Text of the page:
Follow this link to Mark Watson's web log. It's got some wonderful comments on the stability and compactness of VW based services vs. Java based services: An excerpt: I then started doing some work on my virtual private server (I use a service that runs many instances of FreeBSD per physical server - for a small monthly cost, you get a machine on the internet that you have root control over. The only problem with this otherwise wonderful service is that they do limit the amount of virtual memory that your FreeBsd instance gets. OK, now you see where I am going with this! Running Java under severe memory limitations... Anyway, in the past, I have had really bad luck running Jakarta Tomcat on my virtual server because of out of memory errors. Tomcat is usually my favorite Java development and runtime platform. Love it. Can't run it on my virtual server. SOOoooo, I installed Jetty - much better, now I can run JSPs and servlets on my virtual server. But, the memory footprint is still huge. As a comparison, I keep a demo web services application instance running all the time on my virtual server that is written with VisualWorks Smalltalk (version 7). This application has embedded servlet support and something very close to JSPs. I also have SOAP services built into the application (still working on this, but it will be both a SOAP server and use remote SOAP services). For you Java developers, I just don't want to tell you how small this memory footprint is. Really, it would make you feel bad. For non-Java users, email me, and I will let you know :-) Go read the whole thing.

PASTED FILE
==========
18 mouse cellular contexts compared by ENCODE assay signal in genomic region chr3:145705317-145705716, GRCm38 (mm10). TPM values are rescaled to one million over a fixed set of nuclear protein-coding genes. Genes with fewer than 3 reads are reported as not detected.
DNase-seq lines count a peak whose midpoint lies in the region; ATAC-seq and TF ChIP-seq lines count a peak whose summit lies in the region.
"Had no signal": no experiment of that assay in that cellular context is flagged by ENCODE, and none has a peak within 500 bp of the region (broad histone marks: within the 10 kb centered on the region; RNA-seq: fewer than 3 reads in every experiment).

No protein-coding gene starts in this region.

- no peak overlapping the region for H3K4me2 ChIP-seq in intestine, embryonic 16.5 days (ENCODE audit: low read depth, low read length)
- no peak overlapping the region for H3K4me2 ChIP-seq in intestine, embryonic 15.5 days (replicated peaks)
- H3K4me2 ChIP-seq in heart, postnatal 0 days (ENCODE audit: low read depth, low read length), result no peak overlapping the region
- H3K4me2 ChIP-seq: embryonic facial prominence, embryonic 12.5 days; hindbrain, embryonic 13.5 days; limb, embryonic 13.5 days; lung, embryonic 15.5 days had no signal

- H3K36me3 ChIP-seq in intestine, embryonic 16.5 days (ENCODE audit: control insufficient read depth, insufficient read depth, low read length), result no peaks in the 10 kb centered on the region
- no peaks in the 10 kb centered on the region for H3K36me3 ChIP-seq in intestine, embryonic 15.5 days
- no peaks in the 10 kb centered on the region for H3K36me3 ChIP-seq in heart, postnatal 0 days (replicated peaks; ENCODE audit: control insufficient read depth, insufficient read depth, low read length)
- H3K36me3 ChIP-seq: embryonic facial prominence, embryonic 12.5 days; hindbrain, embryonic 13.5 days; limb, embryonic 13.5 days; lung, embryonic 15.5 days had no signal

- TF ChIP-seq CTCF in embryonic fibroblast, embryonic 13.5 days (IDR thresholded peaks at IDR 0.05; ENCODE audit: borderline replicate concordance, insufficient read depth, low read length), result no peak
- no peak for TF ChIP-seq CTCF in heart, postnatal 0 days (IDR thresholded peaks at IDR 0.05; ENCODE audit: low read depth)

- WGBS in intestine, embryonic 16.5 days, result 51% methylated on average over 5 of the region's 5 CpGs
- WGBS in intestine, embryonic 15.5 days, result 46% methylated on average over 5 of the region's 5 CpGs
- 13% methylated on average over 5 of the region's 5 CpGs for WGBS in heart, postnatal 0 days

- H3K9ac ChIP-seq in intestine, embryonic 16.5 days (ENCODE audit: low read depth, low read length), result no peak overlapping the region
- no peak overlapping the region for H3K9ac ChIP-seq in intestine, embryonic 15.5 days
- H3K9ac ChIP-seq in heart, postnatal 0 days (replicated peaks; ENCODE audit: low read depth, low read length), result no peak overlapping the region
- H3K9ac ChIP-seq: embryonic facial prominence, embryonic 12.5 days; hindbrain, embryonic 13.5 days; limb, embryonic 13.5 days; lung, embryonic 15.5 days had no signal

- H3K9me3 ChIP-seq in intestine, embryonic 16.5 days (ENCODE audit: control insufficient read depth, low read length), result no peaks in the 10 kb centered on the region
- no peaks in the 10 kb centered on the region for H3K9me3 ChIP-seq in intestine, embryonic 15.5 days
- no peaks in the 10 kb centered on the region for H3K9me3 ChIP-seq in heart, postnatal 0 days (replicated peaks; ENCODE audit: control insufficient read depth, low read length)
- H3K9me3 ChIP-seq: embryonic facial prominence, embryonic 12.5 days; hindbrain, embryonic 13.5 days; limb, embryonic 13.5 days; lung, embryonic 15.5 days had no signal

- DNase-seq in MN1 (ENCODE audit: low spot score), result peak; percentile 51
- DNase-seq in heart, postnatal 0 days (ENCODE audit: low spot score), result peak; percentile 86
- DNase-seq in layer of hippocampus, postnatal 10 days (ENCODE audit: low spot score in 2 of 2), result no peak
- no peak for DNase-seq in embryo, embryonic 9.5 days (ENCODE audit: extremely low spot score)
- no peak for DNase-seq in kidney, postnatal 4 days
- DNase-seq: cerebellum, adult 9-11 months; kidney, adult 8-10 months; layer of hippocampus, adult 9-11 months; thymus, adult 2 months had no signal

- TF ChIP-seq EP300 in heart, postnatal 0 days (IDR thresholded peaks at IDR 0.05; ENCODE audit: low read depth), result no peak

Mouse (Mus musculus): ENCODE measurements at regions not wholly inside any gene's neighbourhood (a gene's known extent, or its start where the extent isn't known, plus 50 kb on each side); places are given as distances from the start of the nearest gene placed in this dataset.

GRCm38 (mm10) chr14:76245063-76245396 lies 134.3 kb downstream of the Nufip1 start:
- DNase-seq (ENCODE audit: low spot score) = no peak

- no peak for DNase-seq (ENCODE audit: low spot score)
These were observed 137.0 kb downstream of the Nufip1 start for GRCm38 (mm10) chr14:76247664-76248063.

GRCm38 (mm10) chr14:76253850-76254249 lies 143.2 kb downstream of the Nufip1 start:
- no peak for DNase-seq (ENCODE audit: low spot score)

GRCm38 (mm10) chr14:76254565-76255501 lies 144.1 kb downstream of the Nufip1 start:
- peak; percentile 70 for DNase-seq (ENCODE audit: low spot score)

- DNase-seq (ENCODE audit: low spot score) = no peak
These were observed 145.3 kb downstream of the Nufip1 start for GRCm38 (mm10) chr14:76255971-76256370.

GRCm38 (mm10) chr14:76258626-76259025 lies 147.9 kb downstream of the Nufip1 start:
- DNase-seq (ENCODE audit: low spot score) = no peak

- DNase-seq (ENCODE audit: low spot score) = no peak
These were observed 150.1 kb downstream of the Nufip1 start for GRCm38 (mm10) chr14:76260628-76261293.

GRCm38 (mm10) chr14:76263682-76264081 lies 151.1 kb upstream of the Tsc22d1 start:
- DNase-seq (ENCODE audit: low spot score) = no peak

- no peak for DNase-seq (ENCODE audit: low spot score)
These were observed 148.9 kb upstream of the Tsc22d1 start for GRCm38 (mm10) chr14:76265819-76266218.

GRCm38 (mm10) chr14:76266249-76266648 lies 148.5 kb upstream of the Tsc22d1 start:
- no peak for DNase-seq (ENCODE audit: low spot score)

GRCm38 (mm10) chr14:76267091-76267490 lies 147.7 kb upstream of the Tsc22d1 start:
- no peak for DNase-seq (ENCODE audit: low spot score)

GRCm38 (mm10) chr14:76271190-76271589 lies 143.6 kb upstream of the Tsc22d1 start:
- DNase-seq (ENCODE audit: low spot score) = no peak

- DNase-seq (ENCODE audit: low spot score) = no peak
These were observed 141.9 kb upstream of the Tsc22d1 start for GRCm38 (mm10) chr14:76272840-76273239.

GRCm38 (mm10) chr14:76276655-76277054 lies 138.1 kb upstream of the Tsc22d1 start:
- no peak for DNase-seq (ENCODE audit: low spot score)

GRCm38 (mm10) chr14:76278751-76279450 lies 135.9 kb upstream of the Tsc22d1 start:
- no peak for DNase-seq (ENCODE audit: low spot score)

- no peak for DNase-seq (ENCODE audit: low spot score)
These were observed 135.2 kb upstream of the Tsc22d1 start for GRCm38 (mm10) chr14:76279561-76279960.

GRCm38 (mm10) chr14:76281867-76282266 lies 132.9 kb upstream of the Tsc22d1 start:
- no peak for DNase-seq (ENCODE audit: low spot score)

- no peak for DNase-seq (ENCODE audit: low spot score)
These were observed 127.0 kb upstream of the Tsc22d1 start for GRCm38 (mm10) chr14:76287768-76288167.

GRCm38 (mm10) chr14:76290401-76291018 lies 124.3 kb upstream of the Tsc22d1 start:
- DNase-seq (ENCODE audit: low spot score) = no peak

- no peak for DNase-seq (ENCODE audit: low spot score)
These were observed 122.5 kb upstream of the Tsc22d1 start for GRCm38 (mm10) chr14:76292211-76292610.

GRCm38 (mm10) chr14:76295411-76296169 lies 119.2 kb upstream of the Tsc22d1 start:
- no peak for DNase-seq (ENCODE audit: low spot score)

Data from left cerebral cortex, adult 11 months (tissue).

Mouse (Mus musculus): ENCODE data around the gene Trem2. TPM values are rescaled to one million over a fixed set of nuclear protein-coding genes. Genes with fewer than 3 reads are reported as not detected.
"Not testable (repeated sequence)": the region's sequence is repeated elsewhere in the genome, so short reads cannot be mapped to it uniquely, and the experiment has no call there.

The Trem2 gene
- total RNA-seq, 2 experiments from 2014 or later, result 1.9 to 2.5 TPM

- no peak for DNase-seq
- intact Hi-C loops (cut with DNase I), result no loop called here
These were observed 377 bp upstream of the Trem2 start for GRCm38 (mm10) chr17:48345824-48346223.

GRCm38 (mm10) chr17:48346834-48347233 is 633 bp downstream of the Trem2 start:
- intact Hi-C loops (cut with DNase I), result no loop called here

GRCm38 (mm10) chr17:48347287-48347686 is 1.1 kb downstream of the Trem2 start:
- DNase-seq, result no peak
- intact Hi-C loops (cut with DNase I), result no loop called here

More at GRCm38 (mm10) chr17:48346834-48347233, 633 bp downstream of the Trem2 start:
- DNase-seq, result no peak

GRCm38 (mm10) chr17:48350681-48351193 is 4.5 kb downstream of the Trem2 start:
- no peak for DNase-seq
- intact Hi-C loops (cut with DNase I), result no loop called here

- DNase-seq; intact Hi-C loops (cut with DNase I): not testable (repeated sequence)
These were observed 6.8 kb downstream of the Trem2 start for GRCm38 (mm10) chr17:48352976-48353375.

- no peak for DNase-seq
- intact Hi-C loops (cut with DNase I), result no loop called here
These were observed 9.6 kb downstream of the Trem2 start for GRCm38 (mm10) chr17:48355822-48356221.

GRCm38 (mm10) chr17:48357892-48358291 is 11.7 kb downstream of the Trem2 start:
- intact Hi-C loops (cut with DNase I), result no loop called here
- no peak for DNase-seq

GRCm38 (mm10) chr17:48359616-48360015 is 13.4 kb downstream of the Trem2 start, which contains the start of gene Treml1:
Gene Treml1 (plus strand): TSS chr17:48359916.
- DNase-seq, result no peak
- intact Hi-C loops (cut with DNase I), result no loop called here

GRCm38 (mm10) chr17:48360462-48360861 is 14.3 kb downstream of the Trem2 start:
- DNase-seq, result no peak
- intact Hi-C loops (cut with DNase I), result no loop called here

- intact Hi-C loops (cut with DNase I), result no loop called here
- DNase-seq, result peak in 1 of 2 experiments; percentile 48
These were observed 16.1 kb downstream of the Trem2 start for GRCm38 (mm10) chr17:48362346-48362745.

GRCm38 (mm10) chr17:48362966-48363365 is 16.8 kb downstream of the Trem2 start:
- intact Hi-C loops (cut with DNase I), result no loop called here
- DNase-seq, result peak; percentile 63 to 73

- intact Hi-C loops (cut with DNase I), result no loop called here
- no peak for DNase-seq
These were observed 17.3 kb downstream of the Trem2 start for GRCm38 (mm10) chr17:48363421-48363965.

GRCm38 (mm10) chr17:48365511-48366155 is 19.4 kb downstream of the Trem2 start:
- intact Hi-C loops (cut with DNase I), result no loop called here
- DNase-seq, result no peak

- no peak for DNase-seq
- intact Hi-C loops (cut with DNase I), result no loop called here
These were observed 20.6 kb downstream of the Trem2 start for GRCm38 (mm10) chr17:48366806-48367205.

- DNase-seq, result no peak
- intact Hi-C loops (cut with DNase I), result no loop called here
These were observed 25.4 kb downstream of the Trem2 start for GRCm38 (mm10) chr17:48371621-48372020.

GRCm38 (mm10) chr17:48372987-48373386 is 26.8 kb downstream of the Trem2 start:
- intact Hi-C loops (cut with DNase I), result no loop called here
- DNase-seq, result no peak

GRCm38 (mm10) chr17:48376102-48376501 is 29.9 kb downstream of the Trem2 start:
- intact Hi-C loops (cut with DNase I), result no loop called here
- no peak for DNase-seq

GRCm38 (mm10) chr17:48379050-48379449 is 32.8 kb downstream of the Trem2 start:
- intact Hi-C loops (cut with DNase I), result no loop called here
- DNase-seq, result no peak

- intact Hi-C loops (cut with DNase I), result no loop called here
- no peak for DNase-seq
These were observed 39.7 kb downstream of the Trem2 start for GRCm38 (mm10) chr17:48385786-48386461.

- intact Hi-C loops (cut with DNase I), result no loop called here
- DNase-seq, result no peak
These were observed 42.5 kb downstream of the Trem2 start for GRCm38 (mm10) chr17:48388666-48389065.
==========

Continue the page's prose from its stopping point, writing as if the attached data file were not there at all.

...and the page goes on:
We have been looking at memory leakage in BottomFeeder - more specifically, in the embedded Twoflower browser. This morning I went a release too far though - I cleaned up enough dependencies that the HTML View simply stopped working.... A new DEV build is up that addresses that - if you have a DEV build that does not work, grab the latest. Maybe next time I'll actually test before I upload....
We should be upgrading the download site shortly - and this will make the whole process run far more smoothly. Stay tuned - we will be unifying download registration and Store account registration, which should make it a lot easier to use.
One thing we failed to do is place the updated version of Net Clients that we are using on the site. The requisite code is in the public repository, but it would be simpler just to provide the parcels. We now have those here. If you would like to load the sources, you'll need to replace your visual/net directory contents with what's in the file above - and, you will need to load the URISupport parcel over the one that is in the base image.
I finally attacked something last night that I had been avoiding for a few months - the way we do slim mode in BottomFeeder. The code in all released versions uses the same ApplicationModel, and does a map/unmap trick with different interfaces. This led to a set of ugly code that switches the two views, and ensures that all windows actually close when you quit (in fact, the deployed version explicitly issues a system quit to make sure we don't have a problem). So last night I decided to look at making it two different classes, and simply switching between them via open and closeRequest. Lots of code died. And the separation between application layers became more obvious. And the complexity disappeared. It was an all aoround good idea to go in and have a look, and it should make all UI related work simpler going forward. It's likely you have some overly complex code somewhere - go ahead and simplify it - you'll be happy you did.
Joel on Software as a fascinating post today. He's talking about a book, Critical Chain. Here's an excerpt I can certainly identify with: